Floods are very common hazards in the U.S. and can happen very slowly or very fast. Close proximity to Lake Ontario means flooding can impact Webster residents. Here are some safety tips to prepare for rising water—and what to do once a flood has begun.
Before a Flood:
Construct barriers (levees, beams, flood walls) to stop floodwater from entering your home.
Seal walls in basements with waterproofing compounds to avoid seepage.
Know the difference between a flood watch and a flood warning. A watch means flooding is possible. A warning means flooding is occurring or will occur soon.
When a Flood is Imminent:
Pack a bag with important items in case you need to evacuate. Don't forget to include needed medications.
If advised to evacuate your home, do so immediately.
If there is any possibility of a flash flood, move immediately to higher ground.
If possible, bring in outdoor furniture and move essential items to an upper floor.
Turn off utilities at the main switches or valves if instructed to do so. Disconnect electrical appliances.
During a Flood:
Do not try to walk or drive into floodwaters:
* 6 inches of fast-moving water can knock an adult off their feet and sweep them away * 12 inches of moving water can carry off a small car
* 18 - 24 inches of water can carry away large vehicles including trucks and SUV's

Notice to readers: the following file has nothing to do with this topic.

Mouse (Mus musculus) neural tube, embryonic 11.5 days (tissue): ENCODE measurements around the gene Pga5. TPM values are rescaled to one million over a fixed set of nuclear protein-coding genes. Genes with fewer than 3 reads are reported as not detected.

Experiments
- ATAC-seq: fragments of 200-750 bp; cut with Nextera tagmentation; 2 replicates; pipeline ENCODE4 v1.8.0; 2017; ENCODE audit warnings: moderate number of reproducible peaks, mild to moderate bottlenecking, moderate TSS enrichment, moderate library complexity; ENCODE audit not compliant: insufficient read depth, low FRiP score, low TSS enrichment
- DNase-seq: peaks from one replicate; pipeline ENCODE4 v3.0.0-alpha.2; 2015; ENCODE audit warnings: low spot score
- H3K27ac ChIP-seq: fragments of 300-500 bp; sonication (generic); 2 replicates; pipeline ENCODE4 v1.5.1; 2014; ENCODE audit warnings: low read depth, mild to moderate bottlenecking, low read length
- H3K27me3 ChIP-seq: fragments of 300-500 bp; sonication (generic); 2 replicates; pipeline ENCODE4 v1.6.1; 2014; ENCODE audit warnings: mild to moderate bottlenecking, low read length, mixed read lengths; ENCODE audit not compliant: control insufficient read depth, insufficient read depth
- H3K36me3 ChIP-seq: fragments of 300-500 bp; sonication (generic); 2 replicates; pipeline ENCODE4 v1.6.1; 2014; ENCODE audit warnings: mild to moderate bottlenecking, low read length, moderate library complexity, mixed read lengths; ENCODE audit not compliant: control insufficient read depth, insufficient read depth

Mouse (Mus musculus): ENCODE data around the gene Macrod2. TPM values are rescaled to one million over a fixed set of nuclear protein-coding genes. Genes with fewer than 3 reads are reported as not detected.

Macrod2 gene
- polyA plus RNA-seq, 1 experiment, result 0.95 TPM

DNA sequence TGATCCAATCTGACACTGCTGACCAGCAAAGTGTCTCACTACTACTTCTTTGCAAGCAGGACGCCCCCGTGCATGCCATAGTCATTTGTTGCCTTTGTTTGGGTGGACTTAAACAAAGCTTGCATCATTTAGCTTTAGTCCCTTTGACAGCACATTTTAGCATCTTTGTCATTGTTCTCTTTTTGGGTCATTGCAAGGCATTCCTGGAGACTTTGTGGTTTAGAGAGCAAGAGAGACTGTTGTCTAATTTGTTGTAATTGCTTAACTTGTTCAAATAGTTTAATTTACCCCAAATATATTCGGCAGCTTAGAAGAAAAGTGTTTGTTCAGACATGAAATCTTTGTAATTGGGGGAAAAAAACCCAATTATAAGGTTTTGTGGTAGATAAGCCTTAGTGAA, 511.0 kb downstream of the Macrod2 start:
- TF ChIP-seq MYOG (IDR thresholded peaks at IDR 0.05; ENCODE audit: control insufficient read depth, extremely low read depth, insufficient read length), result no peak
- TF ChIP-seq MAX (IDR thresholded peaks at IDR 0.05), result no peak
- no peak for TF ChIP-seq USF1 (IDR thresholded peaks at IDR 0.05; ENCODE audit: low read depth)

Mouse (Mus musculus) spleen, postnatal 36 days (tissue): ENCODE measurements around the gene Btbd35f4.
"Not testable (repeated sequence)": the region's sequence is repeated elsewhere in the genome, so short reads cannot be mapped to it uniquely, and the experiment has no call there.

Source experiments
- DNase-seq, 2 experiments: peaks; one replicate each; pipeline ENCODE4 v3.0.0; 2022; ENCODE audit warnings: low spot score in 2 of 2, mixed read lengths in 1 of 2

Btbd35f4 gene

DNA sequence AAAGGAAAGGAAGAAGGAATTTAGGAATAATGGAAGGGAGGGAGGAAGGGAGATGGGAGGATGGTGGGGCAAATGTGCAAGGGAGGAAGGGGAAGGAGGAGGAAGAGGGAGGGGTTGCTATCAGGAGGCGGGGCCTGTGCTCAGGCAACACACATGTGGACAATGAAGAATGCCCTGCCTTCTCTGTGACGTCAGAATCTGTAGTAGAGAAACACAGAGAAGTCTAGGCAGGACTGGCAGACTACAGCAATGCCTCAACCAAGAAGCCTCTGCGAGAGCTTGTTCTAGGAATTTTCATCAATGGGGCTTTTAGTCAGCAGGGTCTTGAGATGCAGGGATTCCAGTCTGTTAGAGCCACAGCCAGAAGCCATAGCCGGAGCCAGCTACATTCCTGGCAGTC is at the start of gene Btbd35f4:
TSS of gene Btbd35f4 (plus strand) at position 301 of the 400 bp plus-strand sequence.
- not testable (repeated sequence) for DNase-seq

If you have to walk in water, wherever possible, walk where the water is not moving. Use a stick to check the firmness of the ground in front of you.
If floodwaters rise around your car, abandon the car and move to higher ground if you can do so safely.
Do not touch electrical equipment if you are wet or standing in water.
Contact the Town's Highway department if you are in need of sandbags for your property: (585) 872-1443
* If your basement or home is in danger of flooding, contact RG&E to turn off your electricity and/or natural gas service. Never enter a flooded basement or home until electricity and natural gas service have been turned off. 1-800-743-1701
After a Flood:
Listen for news reports to learn whether the community's water supply is safe to drink.
Avoid floodwaters; water may be contaminated by oil, gasoline, or raw sewage. Water may also be electrically charged from underground or downed power lines.
Be aware of areas where floodwaters have receded. Roads may have weakened and could collapse under the weight of a car.
Stay away from downed power lines, and report them to the power company.
Return home only when authorities indicate it is safe.
Stay out of any building if it is surrounded by floodwaters.
Service damaged septic tanks, cesspools, pits, and leaching systems as soon as possible. Damaged sewage systems are serious health hazards.
Clean and disinfect everything that got wet. Mud left from floodwater can contain sewage and chemicals.
Residents should familiarize themselves with the proper usage of sandbags -
Guidance is available from the U.S. Army Corps of Engineers at: https://www.swl.usace.army.mil/Portals/50/Flood%20Fighting%20Booklet.pdf
Source: U.S. Federal Emergency Management Agency, National Weather Service